A collection of painfully honest and consistently empathetic glimpses of modern American soldiers in war and peace.

ALL THE RUINED MEN

The lives of combat soldiers in America’s “forever wars.”

Glose adds his impressive voice to those of writers like Kevin Powers and Phil Klay who have produced powerful fiction about the experience of American soldiers fighting in the 21st-century wars in Iraq and Afghanistan. The 18 linked stories in this debut collection follow the fortunes of six members of a single platoon of paratroopers from the 82nd Airborne Division (in which Glose served during the 1991 Gulf War), some of whose members have experienced four tours of combat duty in four years. They gaze with an unblinking eye at the physical and emotional tolls exacted from soldiers who aren’t fighting for a great cause but instead “because it was their job, each man risking everything because he loved the man next to him. Simple as that.” The relentless fear that grips these men and their anxiety and nightmares only partially quelled by cocktails of prescription drugs when they return to a country that has little understanding of all they’ve sacrificed are recurring themes. Accounts from the war zone like “Dirge,” in which one character is killed by an IED and another sustains a disfiguring facial wound, or “The Dead Aren’t Allowed To Walk,” in which an avoidable friendly fire incident takes the life of a key member of the platoon, reveal the omnipresence of random sudden death or catastrophic injury. In settings that range from an upscale suburban neighborhood in Princeton, New Jersey (“Sacrifices”), to a seedy bar in Pensacola, Florida (“First Drunk Night Back”), Glose exposes painful truths about the devastation wreaked on these soldiers and the families that ached for their safe returns and now struggle to relate to them when they arrive home. Throughout, he makes no effort to conceal the harsh realities of these damaged lives.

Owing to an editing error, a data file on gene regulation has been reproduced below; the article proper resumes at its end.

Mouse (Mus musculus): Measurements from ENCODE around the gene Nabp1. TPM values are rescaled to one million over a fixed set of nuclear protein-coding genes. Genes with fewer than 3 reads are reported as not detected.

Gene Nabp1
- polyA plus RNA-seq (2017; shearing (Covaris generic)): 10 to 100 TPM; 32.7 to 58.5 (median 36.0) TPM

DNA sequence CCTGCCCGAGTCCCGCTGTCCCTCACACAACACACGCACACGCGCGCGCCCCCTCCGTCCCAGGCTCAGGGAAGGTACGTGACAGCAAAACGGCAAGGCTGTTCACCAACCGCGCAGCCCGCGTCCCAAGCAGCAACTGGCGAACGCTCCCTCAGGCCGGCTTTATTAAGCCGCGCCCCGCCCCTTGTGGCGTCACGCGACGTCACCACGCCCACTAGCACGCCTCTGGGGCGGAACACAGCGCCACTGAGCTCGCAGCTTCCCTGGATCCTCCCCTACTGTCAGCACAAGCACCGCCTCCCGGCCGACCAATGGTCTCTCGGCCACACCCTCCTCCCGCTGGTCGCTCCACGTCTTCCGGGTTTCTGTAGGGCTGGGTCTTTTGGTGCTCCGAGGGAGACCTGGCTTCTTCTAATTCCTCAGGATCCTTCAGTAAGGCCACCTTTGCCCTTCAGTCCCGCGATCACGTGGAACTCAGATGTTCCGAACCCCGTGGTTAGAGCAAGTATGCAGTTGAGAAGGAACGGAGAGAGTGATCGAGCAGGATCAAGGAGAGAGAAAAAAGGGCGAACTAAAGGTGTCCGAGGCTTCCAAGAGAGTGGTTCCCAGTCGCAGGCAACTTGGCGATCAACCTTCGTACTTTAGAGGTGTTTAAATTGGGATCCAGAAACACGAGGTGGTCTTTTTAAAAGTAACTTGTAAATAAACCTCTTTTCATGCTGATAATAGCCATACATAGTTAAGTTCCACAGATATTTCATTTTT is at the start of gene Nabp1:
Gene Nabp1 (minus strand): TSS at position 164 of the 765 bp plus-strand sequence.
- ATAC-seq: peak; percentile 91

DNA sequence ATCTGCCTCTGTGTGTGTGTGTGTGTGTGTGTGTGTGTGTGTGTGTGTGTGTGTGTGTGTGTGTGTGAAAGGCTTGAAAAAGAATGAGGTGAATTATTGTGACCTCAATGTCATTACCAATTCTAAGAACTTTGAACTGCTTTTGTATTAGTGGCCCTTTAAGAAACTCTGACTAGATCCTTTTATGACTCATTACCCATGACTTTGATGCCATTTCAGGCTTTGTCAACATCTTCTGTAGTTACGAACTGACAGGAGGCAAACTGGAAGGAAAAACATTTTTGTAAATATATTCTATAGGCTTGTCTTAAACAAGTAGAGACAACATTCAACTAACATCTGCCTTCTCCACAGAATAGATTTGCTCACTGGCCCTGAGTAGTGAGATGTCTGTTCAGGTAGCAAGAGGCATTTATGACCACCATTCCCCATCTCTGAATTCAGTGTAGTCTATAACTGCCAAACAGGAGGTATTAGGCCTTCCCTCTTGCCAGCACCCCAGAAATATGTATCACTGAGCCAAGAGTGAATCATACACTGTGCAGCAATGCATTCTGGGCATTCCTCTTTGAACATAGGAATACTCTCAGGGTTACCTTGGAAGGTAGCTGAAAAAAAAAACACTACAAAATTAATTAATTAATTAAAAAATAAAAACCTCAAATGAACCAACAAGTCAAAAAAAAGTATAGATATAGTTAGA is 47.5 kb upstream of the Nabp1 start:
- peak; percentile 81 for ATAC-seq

A collection of painfully honest and consistently empathetic glimpses of modern American soldiers in war and peace.

Pub Date: Aug. 2, 2022

ISBN: 978-1-2502-7988-0

Page Count: 288

Publisher: St. Martin's

Review Posted Online: May 11, 2022

Kirkus Reviews Issue: June 1, 2022

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Strong storytelling in service of a stinging moral message.

HORSE

A long-lost painting sets in motion a plot intertwining the odyssey of a famed 19th-century thoroughbred and his trainer with the 21st-century rediscovery of the horse’s portrait.